In what follows we work with the complex form of E_{8} and its Lie algebra e_{8}. Choose a root system Δ for e_{8}. Each root φ in Δ gives a root vector e_{φ} in e_{8}, and e_{8} is then a direct sum of its Cartan subalgebra h and the spans of these vectors e_{φ}. The Cartan subalgebra is 8-dimensional, and there are 240 roots, so the dimension of e_{8} is 248.
Choose simple roots α_{1}, ... α_{8}. There is a special element w in h such that
for i = 1,...,8. This gives a 1-parameter subgroup exp(sw) in E_{8}, where s ∈ C. An element of E_{8} is called principal if it is conjugate to one of the form exp(sw). There is a unique element of order 2 of the form exp(sw), so we get a distinguished conjugacy class of order-2 elements in E_{8}, namely the principal ones. There's a copy of the group (Z/2)^{5} sitting inside this conjugacy class. The group (Z/2)^{5} has 32 characters, that is, homomorphisms
31 of these characters are nontrivial. Note that
The nontrivial characters χ_{j} (j = 1,...,31) have an interesting property. Let
Then h_{j} is a Cartan subalgebra of e_{8}! And,
So, the 248-dimensional Lie algebra e_{8} is a direct sum of 31 8-dimensional Cartan algebras.
E_{8} has a finite subgroup called the Dempwolf group, F_{Demp}, with the above (Z/2)^{5} as a normal subgroup. In fact we have an exact sequence:
Starting from the above (Z/2)^{5} subgroup of E_{8}, we get a chain of subgroups
The centralizer of Z/2 in E_{8} is D_{8} = Spin(16).
The centralizer of (Z/2)^{2} is D_{4} × D_{4}, or more precisely, Spin(8) × Spin(8) mod the diagonal copy of Z/2.
We have a vector space decomposition
where V_{8}, S_{8}^{+} and S_{8}^{-} are the 8-dimensional "vector", "right-handed spinor" and "left-handed spinor" representations of Spin(8), respectively. These three representations are related by triality.
The elements of the Dempwolf group permute the 64-dimensional subspaces V_{8}⊗V_{8}, S_{8}^{+}⊗S_{8}^{+} and S_{8}^{-}⊗S_{8}^{-} of e_{8}.
Griess and Ryba have been studying finite subgroups of E_{8}, for example:
Proving this was hard!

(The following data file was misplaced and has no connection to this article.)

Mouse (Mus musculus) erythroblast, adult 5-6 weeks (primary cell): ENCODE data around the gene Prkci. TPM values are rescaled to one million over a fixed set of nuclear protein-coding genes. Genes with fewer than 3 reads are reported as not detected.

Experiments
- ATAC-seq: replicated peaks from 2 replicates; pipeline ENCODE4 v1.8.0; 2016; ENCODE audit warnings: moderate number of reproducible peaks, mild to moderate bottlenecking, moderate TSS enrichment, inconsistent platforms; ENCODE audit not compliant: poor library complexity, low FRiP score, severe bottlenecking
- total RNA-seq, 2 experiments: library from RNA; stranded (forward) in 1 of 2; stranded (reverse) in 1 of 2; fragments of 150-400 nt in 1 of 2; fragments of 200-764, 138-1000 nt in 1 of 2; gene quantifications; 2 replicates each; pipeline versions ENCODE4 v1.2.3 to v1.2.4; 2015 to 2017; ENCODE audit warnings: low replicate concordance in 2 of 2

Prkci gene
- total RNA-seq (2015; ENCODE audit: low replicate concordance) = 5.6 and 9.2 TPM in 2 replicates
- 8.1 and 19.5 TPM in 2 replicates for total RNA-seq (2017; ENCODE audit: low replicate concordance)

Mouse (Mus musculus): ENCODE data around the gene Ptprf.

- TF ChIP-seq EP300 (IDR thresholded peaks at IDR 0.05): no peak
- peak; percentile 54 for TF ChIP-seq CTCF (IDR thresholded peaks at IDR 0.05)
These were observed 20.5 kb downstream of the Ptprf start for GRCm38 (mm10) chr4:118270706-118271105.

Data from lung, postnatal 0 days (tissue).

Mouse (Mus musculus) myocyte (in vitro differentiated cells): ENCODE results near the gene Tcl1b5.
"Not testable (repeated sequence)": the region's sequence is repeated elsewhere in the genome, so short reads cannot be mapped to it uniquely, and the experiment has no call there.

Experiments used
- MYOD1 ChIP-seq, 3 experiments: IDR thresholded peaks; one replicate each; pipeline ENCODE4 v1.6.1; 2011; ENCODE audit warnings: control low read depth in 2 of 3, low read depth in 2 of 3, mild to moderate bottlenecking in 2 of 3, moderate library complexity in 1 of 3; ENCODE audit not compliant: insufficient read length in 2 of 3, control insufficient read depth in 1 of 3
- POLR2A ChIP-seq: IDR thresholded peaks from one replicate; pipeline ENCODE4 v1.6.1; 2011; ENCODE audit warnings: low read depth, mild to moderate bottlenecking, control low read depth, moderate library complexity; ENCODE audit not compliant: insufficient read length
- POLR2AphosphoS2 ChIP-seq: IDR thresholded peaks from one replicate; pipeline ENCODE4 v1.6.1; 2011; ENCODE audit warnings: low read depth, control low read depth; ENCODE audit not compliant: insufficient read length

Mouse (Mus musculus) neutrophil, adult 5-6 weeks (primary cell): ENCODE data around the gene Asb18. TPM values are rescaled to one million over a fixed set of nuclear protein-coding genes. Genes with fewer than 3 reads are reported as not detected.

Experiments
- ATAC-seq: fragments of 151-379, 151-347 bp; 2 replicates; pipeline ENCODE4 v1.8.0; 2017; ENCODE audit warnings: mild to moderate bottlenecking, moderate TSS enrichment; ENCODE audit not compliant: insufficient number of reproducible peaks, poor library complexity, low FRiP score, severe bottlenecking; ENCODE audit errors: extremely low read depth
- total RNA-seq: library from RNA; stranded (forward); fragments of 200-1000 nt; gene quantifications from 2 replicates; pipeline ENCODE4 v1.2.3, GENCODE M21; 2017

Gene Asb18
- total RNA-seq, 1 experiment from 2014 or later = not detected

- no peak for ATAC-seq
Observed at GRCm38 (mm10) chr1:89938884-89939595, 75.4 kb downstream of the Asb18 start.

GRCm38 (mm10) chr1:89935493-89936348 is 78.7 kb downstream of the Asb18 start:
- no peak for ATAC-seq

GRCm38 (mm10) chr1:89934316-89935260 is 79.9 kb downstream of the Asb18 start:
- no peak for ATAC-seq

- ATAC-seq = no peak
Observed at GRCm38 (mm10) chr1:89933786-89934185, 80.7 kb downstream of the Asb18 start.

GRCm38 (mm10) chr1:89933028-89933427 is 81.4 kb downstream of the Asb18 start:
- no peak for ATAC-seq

The group SL(2,32) has cardinality
corresponding to something analogous to an Iwasawa decomposition G = KAN: the subgroup K has cardinality 3 × 11, the subgroup A has cardinality 31, and the subgroup N (consisting of the upper triangular matrices shown above) has cardinality 32.
The solvable subgroup of SL(2,32) has one irreducible 31-dimensional representation. The adjoint action of SL(2,32) on e_{8} acts to permute its 31 Cartan subalgebras according to this representation!
There is an element of order 11 in SL(2,32) ⊂ E_{8}. The centralizer of this element in E_{8} is a product of two copies of the Standard Model gauge group:
Let g_{i} be the subspace of e_{8} consisting of linear combinations of root vectors e_{φ} where the root φ is a sum of i simple roots. Let g_{-i} be the analogous thing defined using the negatives of the simple roots. Then, the Lie algebra of the S(U(3)×U(2)) × S(U(3)×U(2)) subgroup of E_{8} is
(There is also an element of order 3 in SL(2,32), whose centralizer in E_{8} is SU(9).)
lines. The centralizer in E_{8} of any such line is the group
This group is 48-dimensional. It has a 248-dimensional representation coming from the adjoint action on e_{8}. This is the direct sum of the 48-dimensional subrepresentation coming from su(5) ⊕ su(5) ⊂ e_{8} and a representation of dimension
This 200-dimensional representation is
where 5 is the defining representation of SU(5), 10 is its second exterior power, and 5* and 10* are the duals of these.
Is any of this useful in particle physics? In particular, what could the "doubling" mean?
(I thank Allen Knutson, Jacques Distler and Jan Saxl for correcting some errors in my lecture notes. There could be more, and they're all my fault.)